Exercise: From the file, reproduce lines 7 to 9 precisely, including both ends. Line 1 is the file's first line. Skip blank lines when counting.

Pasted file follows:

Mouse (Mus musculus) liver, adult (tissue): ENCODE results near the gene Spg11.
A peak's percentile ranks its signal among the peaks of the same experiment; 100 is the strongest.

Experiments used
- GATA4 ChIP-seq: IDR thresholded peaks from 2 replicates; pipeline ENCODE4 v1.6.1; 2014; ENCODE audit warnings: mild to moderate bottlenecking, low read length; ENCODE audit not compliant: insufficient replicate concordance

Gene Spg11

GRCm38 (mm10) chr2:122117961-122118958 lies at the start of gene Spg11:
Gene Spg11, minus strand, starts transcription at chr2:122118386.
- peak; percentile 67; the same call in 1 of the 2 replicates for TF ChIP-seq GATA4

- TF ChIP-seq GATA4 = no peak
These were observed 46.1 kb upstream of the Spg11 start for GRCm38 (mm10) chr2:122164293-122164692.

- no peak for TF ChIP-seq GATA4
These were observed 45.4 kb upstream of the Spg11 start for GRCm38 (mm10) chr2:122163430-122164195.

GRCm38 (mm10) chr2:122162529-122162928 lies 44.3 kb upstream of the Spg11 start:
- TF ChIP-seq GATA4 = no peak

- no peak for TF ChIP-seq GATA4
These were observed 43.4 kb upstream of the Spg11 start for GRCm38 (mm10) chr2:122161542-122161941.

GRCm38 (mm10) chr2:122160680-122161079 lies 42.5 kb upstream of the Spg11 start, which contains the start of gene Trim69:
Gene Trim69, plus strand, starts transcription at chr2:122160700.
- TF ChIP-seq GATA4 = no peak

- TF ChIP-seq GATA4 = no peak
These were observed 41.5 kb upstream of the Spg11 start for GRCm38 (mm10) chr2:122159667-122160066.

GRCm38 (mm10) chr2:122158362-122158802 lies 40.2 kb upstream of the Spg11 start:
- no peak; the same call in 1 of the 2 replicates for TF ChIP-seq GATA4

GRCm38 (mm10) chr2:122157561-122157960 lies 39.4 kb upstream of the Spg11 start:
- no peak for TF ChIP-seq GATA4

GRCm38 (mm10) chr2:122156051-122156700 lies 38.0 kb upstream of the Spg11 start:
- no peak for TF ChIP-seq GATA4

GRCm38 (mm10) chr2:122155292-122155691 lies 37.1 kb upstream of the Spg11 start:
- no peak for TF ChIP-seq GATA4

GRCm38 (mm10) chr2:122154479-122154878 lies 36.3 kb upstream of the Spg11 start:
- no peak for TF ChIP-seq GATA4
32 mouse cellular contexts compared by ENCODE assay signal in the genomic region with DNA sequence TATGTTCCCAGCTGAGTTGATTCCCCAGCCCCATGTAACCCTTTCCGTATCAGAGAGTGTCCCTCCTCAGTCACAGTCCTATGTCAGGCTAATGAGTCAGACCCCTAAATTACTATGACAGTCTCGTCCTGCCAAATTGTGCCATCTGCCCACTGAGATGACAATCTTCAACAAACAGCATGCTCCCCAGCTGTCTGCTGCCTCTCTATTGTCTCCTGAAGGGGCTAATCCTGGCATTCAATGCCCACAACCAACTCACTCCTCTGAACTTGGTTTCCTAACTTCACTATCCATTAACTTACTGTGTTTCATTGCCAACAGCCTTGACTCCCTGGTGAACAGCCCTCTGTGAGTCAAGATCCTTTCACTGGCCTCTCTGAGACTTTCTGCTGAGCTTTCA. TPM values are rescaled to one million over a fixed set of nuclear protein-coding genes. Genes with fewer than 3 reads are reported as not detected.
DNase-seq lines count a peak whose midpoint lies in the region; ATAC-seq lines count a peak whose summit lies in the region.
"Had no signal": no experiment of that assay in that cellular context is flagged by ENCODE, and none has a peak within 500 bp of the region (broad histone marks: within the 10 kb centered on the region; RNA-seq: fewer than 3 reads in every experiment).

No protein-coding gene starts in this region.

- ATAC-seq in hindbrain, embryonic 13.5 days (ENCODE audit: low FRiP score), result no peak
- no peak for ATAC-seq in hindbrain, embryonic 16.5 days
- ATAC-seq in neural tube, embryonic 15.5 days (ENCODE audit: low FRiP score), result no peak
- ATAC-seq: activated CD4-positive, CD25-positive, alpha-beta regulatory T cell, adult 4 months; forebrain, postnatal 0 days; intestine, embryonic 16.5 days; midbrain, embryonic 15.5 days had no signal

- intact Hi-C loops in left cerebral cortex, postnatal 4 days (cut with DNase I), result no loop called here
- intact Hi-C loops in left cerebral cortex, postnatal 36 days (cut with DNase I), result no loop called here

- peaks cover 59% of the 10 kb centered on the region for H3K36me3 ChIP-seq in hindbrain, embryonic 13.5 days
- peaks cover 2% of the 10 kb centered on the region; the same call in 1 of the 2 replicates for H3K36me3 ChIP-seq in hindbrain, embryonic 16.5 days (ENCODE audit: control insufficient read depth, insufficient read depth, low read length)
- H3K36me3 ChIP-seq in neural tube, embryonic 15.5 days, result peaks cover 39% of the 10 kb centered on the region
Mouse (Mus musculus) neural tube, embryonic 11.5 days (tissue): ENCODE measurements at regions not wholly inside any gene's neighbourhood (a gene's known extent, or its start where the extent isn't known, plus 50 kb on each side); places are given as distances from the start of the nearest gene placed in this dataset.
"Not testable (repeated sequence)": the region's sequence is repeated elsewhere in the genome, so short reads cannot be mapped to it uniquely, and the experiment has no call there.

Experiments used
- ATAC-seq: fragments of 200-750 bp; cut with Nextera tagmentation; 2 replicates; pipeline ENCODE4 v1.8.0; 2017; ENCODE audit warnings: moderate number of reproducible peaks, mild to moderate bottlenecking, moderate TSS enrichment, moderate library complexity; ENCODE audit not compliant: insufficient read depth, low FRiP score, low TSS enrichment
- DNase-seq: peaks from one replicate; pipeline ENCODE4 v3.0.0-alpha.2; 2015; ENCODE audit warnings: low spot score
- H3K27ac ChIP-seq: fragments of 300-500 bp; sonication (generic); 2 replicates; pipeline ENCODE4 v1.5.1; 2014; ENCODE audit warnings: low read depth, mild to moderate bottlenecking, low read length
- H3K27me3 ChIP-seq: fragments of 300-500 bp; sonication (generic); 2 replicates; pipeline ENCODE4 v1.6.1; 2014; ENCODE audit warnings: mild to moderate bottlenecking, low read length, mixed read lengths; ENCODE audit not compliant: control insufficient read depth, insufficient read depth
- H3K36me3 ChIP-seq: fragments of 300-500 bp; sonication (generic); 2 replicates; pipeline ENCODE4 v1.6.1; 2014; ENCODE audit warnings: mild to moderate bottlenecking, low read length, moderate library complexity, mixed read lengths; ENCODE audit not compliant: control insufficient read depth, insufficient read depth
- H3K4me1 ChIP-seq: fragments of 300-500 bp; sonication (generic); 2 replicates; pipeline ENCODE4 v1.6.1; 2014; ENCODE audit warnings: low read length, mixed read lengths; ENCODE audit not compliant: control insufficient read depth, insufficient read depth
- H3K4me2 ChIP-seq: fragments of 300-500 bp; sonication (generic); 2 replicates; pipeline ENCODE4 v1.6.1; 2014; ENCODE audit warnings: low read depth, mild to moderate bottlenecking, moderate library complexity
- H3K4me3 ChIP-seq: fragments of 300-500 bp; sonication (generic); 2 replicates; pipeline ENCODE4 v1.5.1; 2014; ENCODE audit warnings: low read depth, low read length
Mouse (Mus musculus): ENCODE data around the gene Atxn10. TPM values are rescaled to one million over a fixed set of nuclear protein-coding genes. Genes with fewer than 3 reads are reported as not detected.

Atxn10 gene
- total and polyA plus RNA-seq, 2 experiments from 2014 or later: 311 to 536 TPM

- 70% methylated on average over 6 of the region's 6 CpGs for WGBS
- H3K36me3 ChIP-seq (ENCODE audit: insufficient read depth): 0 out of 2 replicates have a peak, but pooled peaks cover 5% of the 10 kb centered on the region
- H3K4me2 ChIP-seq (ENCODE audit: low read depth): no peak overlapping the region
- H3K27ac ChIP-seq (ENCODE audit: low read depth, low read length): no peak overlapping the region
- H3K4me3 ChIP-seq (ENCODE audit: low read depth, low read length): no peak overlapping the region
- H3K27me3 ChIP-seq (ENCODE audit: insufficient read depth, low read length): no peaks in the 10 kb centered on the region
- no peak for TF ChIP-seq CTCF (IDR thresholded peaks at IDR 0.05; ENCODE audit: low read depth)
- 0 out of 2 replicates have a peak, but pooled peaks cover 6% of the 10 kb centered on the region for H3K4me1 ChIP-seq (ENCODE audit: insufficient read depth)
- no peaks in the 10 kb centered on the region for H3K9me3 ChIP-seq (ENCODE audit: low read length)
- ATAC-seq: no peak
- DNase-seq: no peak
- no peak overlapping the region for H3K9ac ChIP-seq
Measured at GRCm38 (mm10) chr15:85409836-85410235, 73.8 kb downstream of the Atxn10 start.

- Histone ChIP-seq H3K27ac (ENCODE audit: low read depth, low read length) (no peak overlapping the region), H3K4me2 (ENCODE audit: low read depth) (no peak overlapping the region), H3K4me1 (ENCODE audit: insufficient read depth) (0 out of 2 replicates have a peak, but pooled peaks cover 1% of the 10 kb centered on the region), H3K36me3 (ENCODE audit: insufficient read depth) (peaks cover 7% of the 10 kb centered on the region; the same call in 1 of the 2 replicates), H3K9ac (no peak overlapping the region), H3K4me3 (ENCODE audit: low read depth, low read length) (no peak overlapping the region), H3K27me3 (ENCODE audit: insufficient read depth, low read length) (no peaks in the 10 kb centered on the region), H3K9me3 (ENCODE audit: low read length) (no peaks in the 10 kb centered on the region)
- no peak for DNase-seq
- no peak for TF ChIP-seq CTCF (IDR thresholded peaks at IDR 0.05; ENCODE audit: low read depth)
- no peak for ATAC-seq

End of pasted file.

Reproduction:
Gene Spg11, minus strand, starts transcription at chr2:122118386.
- peak; percentile 67; the same call in 1 of the 2 replicates for TF ChIP-seq GATA4

- TF ChIP-seq GATA4 = no peak